Whisk(e)y Types: What To Know

What’s the difference between a Single Malt Scotch Whisky and a Blended Scotch Whisky? Or between a whisky, a whiskey, a bourbon, a Tennessee whiskey and a rye? Let’s start with what they have in common. In its widest definition, whisky is a drink distilled from the fermentation of malt – that’s any grain that has been allowed to germinate, particularly barley or rye, then dried.

Whether it’s spelt ‘whisky’ or ‘whiskey’ usually depends on where it’s made. In Scotland, Canada, Japan and other parts of the world, it’s without the ‘e’, while in the US and Ireland it’s normally spelt with an ‘e’. The key differences between the main types of whisky are down to four things: the grain used, how it’s made, where it’s made and how long it’s matured.

  • Irish Whiskey – Ireland
  • Scotch – Scotland
    • Speyside
      • Known for a smooth, fruity finish due to the freshwater used for distillation. Considered by some to be the most elegant of the country’s whiskies, the Speyside has more distilleries than any of the other regions.
    • Islay
      • Known for smokiness, Islay whiskies have a pungent medicinal tang stemming from sea salt-infused peat moss employed to dry the barley malt.
    • Highland
      • Highland scotches vary in character and can include the peaty smoke of an Islay or the smoothness of a Speyside. Generally, they’re considered to be medium-bodied and aromatic, with a range of tasting notes from complex to delicate.
        • The Islands are officially a part of the Highlands according to the Scotch Whisky Regulations of 2009 which among other things governs labelling but are commonly separated into their own category due to the differences in flavour.
    • Lowland
      • Only a few true distilleries remain in the region, but they produce whiskies with a light body, relative sweetness, and a dash of flavour.
  • Bourbon – USA
    • Bourbon
    • Wheated Bourbons
      • Rye is replaced by wheat as one of the grains after the dominant corn. The result is a sweeter whiskey. 
    • Tennessee Whiskey
      • Tennessee whiskey is made just like bourbon, but with one extra key step known as the “Lincoln County Process”. Before being put in charred oak barrels for ageing, it is poured over sugar maple charcoal. The result is mellower, gently sweeter, and smoky. Due to a state-instituted prohibition that outlasted the national prohibition, only a small number of distilleries have survived.
    • Rye
      • American rye can be made anywhere in the US. It is made of a 51% rye mash mixture, versus corn for bourbon, and is noticeably spicier. 
  • Canadian Whisky – Canada
  • Japanese Whisky – Japan

All these types of whiskey are distilled from various and/or specific grains (corn, wheat, rye, oats, and barley) and aged in barrels. In a basic sense, whiskey is simply distilled, hop-less beer. Grains are steeped and yeasted, converting the sugars from the grains into alcohol. Each grain has a different sugar content level. For example, corn has a higher sugar content than wheat or rye, giving a whiskey made with corn a sweeter taste than one with wheat or rye. After converting the sugars to alcohol, whiskey making deviates from beer making and goes through various distillation processes, dependent on which type of whiskey it is. They are all at least 40% alcohol by volume.

Each country has its own set of regulations for producing their whiskies. These regulations combined with their local natural resources, agriculture, and traditions create the foundations for each country’s whiskey.  Let’s take a look.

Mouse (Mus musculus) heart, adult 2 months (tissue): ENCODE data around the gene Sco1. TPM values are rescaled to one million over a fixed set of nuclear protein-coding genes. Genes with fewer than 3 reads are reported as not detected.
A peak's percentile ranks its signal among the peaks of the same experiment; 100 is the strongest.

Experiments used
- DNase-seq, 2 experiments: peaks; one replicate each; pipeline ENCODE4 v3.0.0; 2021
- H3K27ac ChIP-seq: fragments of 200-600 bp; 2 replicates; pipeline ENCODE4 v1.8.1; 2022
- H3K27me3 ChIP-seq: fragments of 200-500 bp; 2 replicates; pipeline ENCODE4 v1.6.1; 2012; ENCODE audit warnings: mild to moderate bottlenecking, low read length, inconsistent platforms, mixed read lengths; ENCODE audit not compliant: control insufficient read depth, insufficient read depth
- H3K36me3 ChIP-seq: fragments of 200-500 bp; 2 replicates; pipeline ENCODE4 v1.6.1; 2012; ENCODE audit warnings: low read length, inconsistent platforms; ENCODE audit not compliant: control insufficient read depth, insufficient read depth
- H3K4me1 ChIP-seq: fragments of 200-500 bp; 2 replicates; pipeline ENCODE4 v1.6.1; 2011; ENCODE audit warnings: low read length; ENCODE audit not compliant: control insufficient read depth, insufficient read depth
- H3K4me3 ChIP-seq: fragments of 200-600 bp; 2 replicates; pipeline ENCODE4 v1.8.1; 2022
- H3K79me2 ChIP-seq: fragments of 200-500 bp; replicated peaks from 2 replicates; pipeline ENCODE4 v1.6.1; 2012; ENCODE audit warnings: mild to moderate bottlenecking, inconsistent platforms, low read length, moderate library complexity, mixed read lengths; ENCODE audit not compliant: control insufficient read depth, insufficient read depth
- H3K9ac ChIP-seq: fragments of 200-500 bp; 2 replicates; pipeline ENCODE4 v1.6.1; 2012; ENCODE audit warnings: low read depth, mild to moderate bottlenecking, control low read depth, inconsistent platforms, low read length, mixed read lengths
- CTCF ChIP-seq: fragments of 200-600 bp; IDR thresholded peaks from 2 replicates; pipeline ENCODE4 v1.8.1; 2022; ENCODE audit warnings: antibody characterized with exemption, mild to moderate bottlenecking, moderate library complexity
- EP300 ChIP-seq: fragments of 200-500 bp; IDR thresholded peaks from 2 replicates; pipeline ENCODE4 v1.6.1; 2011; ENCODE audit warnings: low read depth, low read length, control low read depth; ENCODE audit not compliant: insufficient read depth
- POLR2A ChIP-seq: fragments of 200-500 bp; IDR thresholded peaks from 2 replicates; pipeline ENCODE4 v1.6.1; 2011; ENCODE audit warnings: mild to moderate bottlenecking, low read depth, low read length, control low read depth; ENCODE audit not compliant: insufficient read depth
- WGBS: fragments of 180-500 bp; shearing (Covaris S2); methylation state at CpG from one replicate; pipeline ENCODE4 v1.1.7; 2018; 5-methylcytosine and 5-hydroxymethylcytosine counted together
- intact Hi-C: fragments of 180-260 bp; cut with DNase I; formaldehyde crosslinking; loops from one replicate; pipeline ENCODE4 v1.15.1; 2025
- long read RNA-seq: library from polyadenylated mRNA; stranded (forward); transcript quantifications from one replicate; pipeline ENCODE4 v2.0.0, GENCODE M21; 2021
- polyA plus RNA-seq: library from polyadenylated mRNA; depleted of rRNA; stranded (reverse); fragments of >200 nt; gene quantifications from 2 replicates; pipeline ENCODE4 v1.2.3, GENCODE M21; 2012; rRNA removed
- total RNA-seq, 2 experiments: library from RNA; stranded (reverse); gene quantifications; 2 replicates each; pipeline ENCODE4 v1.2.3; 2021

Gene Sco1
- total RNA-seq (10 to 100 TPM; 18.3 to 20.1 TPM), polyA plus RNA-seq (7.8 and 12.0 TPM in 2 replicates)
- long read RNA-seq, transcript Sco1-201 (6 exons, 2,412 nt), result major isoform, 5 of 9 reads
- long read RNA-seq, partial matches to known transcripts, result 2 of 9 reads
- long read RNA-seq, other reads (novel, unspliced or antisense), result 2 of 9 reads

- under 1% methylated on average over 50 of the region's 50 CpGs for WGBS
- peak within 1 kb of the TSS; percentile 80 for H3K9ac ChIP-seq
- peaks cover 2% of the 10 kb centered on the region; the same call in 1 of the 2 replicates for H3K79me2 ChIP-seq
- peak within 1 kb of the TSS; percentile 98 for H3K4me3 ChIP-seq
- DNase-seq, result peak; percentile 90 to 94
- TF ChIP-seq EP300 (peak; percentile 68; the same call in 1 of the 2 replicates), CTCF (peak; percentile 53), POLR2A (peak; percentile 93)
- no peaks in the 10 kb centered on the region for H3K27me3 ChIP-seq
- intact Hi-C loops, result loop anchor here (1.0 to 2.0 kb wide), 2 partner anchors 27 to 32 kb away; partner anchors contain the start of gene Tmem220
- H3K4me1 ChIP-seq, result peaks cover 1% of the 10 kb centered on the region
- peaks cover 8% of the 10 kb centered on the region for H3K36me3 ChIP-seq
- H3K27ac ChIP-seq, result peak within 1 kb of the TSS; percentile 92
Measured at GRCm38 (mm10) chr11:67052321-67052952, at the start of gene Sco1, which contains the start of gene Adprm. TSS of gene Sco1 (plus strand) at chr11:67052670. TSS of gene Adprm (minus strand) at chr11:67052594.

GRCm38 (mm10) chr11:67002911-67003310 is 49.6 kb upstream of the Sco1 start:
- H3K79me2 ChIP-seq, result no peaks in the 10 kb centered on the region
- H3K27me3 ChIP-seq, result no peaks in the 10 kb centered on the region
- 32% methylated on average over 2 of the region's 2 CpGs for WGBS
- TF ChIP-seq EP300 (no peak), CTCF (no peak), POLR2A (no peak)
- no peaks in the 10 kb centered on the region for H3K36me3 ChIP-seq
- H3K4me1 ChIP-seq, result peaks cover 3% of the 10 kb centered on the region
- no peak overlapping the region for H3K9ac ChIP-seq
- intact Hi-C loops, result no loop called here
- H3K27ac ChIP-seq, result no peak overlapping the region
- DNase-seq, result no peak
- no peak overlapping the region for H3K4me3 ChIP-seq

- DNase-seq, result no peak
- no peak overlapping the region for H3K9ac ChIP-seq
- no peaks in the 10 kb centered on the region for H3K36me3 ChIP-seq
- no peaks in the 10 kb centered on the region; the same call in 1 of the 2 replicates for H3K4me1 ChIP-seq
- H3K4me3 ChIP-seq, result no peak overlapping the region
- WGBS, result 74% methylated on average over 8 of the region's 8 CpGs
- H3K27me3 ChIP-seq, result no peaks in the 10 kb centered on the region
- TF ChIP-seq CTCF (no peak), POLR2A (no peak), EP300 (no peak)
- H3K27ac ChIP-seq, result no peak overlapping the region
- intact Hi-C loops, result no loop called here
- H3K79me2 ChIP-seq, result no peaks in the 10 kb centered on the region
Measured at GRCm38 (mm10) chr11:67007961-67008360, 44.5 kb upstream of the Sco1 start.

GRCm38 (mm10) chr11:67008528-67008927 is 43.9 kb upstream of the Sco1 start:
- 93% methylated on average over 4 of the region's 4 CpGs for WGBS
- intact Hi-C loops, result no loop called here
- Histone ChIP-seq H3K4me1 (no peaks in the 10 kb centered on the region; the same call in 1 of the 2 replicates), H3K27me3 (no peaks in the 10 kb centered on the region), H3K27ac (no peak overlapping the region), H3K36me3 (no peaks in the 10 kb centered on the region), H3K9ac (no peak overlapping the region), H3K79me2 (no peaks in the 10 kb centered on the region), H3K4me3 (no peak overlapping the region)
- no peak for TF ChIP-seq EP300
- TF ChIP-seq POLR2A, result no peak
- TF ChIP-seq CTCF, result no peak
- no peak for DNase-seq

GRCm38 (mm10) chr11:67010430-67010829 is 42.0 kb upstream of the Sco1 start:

Spelling – what’s with the different spellings (whisky or whiskey) when talking about types of whiskey? Neither is wrong unless you are regionally biased. Different regions have different historical spellings.

  • Whiskey – Ireland & US
  • Whisky – Scotland, Canada, and Japan

Why Are There Two Spellings of Whisk(e)y?

In a word: marketing. Prior to the 19th century, most of the world spelt it without an e, even the Irish, who were producing 70% of the world’s whisky at the time. The Scots began making inroads into the market, and the big four Irish distilleries published a book decrying the Scottish spirit, “cannot be whisky, and it ought not to be sold under that name.” A royal commission later determined both could be called whisky, and as a result, many of the bigger Irish distilleries began labelling their product “whiskey” as a way to differentiate it. 

Fast forward to post-Prohibition America, Irish whiskey and scotch whisky were the most popular styles in the US, but Irish sold at a 25% premium and was considered to be of a higher quality, so American producers adopted an e in an attempt to associate their spirit with it. 


Some consider Ireland the birthplace of whiskey, as far back as 6th century AD.

  • Made in Ireland
  • Shares some similarities to Scotch, but has its own deviations as well
    • Single-malt whiskey – mostly the same as in Scotland
      • 100% Barley in pot stills, usually 3 distillation runs
      • A closed kiln heated by coal or gas is used to roast the malted barley, giving a clear barley flavour instead of the smoky peat flavours often found in Scotch
      • Product of single distillery
      • Aged at least 3 years
    • Grain whiskey
      • Lighter than single malts
      • Corn or wheat distilled in a column still
    • Blended whiskey
      • Combination of single-malt and grain whiskey
    • Single pot still whiskey
      • Unique to Ireland
      • 100% barley, both malted and unmalted, in a pot still


Smooth and less sweet than bourbon. Doesn’t have the smokiness usually associated with Scotch, although there are a few exceptions to that, and that lack of smokiness combined with the smoothness from the triple distillation, makes them “easier” to consume than Scotch.